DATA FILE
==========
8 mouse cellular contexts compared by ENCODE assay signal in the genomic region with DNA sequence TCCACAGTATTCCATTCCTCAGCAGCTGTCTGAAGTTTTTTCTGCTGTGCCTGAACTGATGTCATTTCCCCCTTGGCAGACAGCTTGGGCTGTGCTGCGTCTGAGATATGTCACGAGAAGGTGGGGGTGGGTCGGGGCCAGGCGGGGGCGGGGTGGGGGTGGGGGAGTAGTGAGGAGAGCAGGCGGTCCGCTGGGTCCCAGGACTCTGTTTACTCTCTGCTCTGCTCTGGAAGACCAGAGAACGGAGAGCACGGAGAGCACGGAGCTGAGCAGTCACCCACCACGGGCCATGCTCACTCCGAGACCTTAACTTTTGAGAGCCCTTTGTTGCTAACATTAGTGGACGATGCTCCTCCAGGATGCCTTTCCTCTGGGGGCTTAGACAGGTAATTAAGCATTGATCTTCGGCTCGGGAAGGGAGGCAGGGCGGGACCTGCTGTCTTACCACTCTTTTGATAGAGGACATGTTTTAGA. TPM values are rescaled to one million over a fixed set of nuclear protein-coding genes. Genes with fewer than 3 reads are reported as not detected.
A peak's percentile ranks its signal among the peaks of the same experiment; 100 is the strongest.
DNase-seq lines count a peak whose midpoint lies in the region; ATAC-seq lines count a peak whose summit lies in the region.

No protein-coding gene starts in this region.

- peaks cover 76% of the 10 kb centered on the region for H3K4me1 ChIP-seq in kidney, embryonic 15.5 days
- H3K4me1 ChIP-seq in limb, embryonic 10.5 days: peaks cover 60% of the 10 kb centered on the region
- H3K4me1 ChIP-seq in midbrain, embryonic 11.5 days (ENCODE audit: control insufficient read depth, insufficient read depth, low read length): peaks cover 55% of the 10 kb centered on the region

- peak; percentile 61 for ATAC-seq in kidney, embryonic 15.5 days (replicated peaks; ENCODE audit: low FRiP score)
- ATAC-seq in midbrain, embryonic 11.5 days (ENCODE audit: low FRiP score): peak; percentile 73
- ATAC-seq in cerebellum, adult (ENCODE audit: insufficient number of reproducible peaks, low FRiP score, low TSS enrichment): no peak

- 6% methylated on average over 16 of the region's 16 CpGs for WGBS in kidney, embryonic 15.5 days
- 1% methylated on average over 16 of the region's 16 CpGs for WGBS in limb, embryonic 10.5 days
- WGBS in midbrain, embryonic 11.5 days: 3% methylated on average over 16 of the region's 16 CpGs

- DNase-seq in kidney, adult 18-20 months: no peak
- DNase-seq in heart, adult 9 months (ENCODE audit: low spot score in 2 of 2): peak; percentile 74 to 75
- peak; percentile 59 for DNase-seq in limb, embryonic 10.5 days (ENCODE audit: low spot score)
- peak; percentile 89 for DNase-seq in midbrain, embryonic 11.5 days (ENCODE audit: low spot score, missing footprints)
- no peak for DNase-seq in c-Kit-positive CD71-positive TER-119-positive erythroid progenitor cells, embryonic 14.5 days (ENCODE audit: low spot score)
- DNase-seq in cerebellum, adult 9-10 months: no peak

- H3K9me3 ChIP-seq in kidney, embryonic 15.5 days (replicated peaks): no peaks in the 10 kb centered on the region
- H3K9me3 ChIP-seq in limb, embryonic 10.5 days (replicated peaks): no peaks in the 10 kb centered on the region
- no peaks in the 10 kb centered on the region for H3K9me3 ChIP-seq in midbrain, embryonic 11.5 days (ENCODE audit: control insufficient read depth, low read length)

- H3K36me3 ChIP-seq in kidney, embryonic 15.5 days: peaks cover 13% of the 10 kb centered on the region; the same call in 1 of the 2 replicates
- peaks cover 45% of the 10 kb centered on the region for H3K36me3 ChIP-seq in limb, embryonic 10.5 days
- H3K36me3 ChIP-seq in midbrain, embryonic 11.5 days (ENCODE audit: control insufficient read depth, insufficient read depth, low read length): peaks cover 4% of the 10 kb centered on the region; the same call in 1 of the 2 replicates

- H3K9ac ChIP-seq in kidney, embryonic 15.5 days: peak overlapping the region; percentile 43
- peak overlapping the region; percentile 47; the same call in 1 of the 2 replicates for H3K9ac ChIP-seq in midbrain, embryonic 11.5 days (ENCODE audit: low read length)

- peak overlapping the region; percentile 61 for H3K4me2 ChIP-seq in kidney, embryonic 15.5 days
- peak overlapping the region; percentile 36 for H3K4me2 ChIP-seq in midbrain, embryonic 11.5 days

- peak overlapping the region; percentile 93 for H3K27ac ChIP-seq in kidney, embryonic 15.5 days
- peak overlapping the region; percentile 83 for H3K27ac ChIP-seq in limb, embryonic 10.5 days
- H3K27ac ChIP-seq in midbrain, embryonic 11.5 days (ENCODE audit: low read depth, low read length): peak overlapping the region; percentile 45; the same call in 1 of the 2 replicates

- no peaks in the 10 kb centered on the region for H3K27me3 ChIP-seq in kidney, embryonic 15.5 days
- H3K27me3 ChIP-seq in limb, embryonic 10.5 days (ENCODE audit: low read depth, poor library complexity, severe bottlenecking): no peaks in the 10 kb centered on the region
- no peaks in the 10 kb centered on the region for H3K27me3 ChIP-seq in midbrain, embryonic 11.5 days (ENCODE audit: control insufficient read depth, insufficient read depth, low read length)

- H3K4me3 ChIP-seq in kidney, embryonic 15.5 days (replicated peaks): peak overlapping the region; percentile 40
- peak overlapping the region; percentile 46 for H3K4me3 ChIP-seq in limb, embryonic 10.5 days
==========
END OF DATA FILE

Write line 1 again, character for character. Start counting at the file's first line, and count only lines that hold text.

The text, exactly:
8 mouse cellular contexts compared by ENCODE assay signal in the genomic region with DNA sequence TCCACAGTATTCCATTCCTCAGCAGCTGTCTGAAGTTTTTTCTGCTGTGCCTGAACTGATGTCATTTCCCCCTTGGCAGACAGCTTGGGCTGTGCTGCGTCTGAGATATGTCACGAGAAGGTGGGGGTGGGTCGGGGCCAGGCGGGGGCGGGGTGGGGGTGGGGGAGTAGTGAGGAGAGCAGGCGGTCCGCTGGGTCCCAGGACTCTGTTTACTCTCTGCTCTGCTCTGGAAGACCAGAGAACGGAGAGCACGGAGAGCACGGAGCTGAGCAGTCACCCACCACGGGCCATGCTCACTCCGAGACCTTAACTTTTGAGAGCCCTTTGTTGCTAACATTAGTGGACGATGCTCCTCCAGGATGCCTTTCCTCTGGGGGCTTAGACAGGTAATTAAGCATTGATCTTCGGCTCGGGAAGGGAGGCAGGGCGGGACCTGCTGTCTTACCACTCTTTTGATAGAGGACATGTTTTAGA. TPM values are rescaled to one million over a fixed set of nuclear protein-coding genes. Genes with fewer than 3 reads are reported as not detected.